The director of the Office of Government Ethics warned President Donald Trump against announcing cabinet appointments without first having them vetted by his office, according to records obtained by NBC News and The James Madison Project under a Freedom of Information request.
“I am not sure whether you are aware that announcing the cabinet without first coordinating with OGE is unprecedented,” OGE Director Walter Shaub Jr. wrote in a November email to top Trump lawyer Don McGahn, as quoted in a report by NBC News.
He said OGE had “not been involved in the process as to any of these individuals” and warned Trump that his lack of coordination with the office created “unnecessary risk for both the President-elect and the prospective nominees.”
Shaub wrote that OGE was in contact with Trump’s campaign before the election, per the report, but said the process had “broken down” and that Trump aides ignored or rebuffed “several” attempts the office made to contact McGahn.
“At present, we have no reliable lines of communication with the transition team — a circumstance that is also unprecedented,” he wrote.
Trump White House officials did not immediately return requests for comment by NBC News.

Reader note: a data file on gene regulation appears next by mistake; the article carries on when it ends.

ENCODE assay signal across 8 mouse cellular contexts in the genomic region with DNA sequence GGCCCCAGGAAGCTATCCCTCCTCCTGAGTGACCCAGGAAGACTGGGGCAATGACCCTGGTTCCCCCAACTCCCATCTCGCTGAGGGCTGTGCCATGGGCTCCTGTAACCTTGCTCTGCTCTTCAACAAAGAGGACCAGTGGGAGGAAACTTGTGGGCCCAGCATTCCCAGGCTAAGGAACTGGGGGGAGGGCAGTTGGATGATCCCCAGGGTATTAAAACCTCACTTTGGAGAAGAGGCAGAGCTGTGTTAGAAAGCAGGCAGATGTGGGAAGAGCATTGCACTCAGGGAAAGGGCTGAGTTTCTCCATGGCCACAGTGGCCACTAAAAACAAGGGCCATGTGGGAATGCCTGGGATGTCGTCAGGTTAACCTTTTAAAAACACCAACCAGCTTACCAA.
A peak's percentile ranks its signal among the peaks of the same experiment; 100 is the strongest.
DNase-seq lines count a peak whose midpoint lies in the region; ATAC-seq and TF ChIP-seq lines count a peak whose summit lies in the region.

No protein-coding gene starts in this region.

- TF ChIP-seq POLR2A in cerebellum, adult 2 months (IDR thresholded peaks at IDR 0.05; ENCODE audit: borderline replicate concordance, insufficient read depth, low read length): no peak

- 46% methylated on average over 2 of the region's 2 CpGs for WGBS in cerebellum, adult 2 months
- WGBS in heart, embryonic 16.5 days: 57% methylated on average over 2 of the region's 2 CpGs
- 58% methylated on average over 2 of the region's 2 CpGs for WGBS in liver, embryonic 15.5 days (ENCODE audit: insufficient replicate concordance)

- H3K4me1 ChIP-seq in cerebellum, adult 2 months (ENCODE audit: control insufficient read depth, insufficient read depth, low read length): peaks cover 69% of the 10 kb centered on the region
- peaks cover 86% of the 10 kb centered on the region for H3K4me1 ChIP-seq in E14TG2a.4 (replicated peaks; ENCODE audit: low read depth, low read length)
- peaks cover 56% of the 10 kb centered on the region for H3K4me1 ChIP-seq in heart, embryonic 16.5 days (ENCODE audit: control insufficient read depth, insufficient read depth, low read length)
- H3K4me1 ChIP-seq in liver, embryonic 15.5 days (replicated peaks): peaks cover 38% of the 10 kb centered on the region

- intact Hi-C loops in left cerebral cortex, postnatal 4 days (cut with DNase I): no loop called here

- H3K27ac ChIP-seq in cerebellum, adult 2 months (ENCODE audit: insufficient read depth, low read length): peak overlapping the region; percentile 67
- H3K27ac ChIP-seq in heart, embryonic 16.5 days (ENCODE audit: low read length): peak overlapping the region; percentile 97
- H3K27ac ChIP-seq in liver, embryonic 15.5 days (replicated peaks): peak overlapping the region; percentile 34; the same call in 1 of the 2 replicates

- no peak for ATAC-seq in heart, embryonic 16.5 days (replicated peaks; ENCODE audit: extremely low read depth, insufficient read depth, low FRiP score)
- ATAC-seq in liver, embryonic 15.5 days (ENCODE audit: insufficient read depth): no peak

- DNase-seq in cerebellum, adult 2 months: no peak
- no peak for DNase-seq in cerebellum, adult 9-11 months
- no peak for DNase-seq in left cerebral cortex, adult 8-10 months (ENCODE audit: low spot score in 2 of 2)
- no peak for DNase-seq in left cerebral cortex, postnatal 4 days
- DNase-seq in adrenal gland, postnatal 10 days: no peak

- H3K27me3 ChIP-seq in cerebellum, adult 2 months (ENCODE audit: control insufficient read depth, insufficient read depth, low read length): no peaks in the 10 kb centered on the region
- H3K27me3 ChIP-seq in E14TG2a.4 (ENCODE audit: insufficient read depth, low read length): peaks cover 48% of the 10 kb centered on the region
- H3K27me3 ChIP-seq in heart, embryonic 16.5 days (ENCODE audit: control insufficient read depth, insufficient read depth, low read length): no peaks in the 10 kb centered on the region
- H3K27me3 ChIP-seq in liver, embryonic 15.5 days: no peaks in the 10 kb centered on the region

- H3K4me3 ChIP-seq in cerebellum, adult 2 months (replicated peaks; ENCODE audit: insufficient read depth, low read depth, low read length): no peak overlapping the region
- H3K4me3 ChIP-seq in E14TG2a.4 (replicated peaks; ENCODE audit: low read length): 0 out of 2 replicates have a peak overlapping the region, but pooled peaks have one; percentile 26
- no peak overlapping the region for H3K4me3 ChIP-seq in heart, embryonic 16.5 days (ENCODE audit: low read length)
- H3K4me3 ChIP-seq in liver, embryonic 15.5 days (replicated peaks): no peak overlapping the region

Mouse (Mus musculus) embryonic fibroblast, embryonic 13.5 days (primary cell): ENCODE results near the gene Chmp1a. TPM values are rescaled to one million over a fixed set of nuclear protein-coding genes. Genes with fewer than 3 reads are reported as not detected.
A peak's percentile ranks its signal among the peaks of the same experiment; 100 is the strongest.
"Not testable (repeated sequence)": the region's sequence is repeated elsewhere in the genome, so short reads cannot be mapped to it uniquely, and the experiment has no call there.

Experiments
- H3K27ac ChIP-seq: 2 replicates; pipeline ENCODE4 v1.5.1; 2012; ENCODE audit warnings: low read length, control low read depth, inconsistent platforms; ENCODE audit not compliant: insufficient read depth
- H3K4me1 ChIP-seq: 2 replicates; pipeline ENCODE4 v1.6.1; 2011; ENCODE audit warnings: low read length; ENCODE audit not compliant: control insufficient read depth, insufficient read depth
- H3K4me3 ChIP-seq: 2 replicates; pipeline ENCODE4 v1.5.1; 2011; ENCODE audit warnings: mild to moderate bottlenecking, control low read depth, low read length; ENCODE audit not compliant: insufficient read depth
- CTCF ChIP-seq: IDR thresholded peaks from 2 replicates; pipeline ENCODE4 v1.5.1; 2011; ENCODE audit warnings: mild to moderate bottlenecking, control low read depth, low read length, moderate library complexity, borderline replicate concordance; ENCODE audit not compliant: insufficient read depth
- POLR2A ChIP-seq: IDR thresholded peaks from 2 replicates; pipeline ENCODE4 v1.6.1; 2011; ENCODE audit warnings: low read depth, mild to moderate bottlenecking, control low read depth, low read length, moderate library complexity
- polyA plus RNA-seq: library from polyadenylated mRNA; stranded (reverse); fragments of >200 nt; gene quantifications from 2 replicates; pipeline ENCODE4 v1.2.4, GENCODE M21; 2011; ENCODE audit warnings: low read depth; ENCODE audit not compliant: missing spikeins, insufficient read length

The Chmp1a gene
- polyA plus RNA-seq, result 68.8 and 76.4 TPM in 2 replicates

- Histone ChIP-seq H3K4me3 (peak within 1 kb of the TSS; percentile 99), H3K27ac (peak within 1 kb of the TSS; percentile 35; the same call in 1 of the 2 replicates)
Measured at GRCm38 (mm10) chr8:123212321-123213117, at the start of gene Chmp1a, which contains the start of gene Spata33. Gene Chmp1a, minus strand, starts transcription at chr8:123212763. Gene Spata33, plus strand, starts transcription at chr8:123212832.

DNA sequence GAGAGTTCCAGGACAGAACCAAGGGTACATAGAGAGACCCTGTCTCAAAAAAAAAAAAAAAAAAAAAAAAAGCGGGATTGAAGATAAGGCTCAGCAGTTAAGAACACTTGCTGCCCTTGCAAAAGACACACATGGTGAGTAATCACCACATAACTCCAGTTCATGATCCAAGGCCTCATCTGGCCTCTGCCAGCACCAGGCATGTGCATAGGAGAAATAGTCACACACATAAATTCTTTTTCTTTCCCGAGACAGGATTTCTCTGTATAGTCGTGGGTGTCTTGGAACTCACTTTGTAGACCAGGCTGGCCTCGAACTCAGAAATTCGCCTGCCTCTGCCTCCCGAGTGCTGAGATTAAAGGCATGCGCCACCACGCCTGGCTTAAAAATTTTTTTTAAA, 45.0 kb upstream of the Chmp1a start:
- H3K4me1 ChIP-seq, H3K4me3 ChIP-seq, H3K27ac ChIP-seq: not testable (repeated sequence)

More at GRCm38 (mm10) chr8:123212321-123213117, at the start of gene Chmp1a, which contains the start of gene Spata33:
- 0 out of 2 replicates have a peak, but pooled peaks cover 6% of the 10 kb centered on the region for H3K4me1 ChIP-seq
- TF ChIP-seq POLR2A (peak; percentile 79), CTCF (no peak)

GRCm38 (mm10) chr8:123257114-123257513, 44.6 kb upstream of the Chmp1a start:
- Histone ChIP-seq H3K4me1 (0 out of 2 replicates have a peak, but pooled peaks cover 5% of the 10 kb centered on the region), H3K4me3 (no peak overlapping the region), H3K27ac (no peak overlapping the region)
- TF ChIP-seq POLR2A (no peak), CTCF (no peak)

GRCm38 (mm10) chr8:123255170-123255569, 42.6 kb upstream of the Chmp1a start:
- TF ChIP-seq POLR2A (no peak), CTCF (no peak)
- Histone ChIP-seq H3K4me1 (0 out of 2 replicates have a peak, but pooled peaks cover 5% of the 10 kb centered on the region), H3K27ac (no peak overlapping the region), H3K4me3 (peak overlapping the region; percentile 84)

In January, Shaub told top Senate Democrats that the stacked hearing schedule for Trump’s nominees left his office unable to complete ethics reviews on several appointees.
“I am not aware of any occasion in the four decades since OGE was established when the Senate held a confirmation hearing before the nominee had completed the ethics review process,” he wrote in a letter to Senate Minority Leader Chuck Schumer (D-NY) and Sen. Elizabeth Warren (D-MA).
CNBC published on the same day emails from Shaub to Trump aides in November in which the director said his office “lost contact with the Trump-Pence transition since the election.”
The emails were obtained through a Freedom of Information Request from MSNBC and The James Madison Project.
And just four days after that, the Senate Commerce Committee postponed its confirmation hearing for Wilbur Ross, Trump’s pick to lead the Commerce Department, because the committee had not received Ross’ ethics agreement.